The hosts of "Fox & Friends" appeared to not only defend but celebrate President Donald Trump on Wednesday in the wake of a bombshell report that revealed his businesses lost nearly $1.2 billion between 1984 and 1994.
Co-host Brian Kilmeade said Trump "lost a lot of money over the course of 10 years, if you consider a billion dollars a lot of money" and from that concluded that the president was a "bold businessman." He then insisted there was "nothing about this article that should surprise anybody."
That article, published Tuesday night by The New York Times, revealed the former real estate mogul appears to have lost more money than nearly any other individual U.S. taxpayer year after year over the decade after comparing his information with other top earners.
Trump lost so much money that he was able to avoid paying income taxes for eight of the 10 years, according to the newspaper. The only two years in the 10-year period when he paid income taxes were 1987 and 1988. In both of those years, he paid the alternative minimum tax, which was designed to keep wealthy taxpayers from using loopholes and deductions to avoid paying taxes. It is unclear if the IRS required Trump to make changes after audits.
The newspaper's report is striking given Trump ran for president as a self-made billionaire and real estate tycoon of unfathomable success, claiming "I built what I built myself, and I did it by working long hours and working hard and working smart."
Kilmeade attempted to shield Trump against this notion, saying, "I can't imagine having that much money, spending that much money and being in debt. For him, it makes sense . . . For Donald Trump, he says, 'I got some money, but I want to really expand my empire. I want to take chances.' That's what he has done through his entire life."
He then listed several properties that Trump has purchased over the years and asked, "What do you people not understand about that he's a little bit different than most people?"
Co-host Ainsley Earhardt echoed Kilmeade's comments, calling The Times report "interesting" but insisting that it won't sway voters at the polls as few can "fathom that kind of money."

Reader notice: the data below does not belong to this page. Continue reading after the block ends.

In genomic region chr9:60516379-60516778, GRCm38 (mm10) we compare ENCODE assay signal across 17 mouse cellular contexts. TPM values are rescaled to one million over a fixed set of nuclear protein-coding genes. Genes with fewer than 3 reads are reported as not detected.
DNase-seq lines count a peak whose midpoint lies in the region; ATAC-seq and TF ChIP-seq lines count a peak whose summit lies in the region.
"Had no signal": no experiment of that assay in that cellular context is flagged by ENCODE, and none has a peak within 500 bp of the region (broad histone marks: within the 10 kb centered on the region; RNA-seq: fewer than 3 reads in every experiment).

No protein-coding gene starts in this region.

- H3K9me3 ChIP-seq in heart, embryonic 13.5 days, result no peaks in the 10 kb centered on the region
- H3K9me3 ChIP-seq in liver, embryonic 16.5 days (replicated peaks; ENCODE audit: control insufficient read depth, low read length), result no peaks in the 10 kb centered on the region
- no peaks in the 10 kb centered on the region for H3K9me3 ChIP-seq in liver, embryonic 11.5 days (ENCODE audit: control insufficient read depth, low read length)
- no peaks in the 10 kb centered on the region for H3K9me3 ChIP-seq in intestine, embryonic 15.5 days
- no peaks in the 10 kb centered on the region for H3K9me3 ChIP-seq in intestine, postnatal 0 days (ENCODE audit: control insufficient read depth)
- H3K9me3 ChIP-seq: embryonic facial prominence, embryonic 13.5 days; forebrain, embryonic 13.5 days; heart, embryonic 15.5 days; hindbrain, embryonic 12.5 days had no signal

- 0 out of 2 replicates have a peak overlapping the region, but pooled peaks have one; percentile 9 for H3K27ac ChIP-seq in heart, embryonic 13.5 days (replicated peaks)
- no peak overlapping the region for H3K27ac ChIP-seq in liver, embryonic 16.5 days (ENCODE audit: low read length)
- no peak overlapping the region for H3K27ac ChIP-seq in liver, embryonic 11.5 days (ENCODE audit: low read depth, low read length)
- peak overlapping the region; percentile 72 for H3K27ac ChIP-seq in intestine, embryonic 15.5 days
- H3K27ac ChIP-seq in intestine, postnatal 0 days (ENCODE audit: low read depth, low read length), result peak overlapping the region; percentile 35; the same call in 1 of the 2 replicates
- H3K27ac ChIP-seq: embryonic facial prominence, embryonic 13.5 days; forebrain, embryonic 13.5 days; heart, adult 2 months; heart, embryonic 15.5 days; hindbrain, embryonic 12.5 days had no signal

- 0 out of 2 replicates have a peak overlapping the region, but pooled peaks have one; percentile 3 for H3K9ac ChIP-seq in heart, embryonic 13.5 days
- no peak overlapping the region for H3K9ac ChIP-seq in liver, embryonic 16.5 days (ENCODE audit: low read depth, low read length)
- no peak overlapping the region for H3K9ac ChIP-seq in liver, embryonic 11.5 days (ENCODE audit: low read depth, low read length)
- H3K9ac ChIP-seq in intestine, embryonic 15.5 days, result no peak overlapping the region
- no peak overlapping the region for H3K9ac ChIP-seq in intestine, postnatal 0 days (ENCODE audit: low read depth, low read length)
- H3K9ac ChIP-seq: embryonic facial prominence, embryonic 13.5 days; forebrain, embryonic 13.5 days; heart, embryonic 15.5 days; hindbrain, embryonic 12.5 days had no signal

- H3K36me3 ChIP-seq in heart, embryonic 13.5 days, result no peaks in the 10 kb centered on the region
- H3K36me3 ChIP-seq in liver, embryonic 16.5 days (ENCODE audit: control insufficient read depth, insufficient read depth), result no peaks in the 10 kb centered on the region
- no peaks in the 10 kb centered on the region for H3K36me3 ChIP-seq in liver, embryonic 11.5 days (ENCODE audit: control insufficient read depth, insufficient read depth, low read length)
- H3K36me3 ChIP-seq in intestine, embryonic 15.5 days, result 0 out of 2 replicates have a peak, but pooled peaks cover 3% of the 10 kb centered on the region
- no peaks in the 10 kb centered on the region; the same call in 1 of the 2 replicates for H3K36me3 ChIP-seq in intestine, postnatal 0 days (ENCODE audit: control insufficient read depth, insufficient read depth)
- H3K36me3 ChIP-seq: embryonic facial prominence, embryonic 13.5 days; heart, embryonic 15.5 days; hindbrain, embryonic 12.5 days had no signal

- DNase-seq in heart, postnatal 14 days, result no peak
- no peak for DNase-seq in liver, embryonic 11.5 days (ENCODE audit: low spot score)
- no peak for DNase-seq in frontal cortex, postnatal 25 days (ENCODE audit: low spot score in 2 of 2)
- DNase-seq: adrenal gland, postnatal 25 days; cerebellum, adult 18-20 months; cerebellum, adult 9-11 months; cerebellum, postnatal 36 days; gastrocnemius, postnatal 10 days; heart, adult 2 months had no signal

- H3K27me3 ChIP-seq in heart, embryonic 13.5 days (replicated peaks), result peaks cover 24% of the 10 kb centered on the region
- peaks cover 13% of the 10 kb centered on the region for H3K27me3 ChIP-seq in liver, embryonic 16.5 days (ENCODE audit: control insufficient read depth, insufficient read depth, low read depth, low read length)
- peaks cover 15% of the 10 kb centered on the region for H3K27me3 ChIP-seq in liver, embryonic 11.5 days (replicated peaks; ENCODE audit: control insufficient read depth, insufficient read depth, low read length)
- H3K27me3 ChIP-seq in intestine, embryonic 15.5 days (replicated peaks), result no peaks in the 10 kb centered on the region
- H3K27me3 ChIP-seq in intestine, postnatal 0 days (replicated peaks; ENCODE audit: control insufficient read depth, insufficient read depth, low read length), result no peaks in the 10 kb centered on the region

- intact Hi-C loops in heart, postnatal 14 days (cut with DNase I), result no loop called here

She remarked, "Wow, it's pretty impressive — all the things he's done in his life. It's beyond what most of us could ever achieve."
Co-host Steve Doocy then chimed in to point out that the report does not indicate Trump broke the law.
"I think the suggestion is simply that he used the tax laws to his benefit," Doocy said.
Former Speaker of the House-turned-conservative-commentator Newt Gingrich later appeared on "Fox & Friends," where he argued the Times' report was "actually an argument for the Trump tax cuts."
"When you lower taxes, there is less reason to have shelters. And when you lower taxes, there is less reason to create losses for tax purposes. So, in a very real way, the Trump tax cuts are vindicated by the New York Times story," Gingrich said Wednesday, comments which Trump praised on Twitter.
Other Fox News host and contributors also rushed to support Trump following the Times' story.
Fox News contributor Marc Thiessen on Tuesday said the biggest takeaway from the Times' report was that it made clear Trump does not want his taxes released, "because they're going to show he's not as rich as he says he is . .. Donald Trump has the best accountants in the world. They're going to organize his finances in a way to minimize his income."
Sean Hannity, a host at the conservative network and an informal adviser to the president, on Tuesday night called the Trump Organization "an overwhelming American success story." He said "obsessive hysteria" over Trump's tax documents "reveal nothing new and absolutely nothing illegal."
Trump on Wednesday called the report a "hit job" based on "very old information."
"Real estate developers in the 1980's & 1990's, more than 30 years ago, were entitled to massive write offs and depreciation which would, if one was actively building, show losses and tax losses in almost all cases. Much was non monetary. Sometimes considered 'tax shelter,' ......," he wrote on Twitter.
In another tweet, he added, "...you would get it by building, or even buying. You always wanted to show losses for tax purposes....almost all real estate developers did - and often re-negotiate with banks, it was sport. Additionally, the very old information put out is a highly inaccurate Fake News hit job!"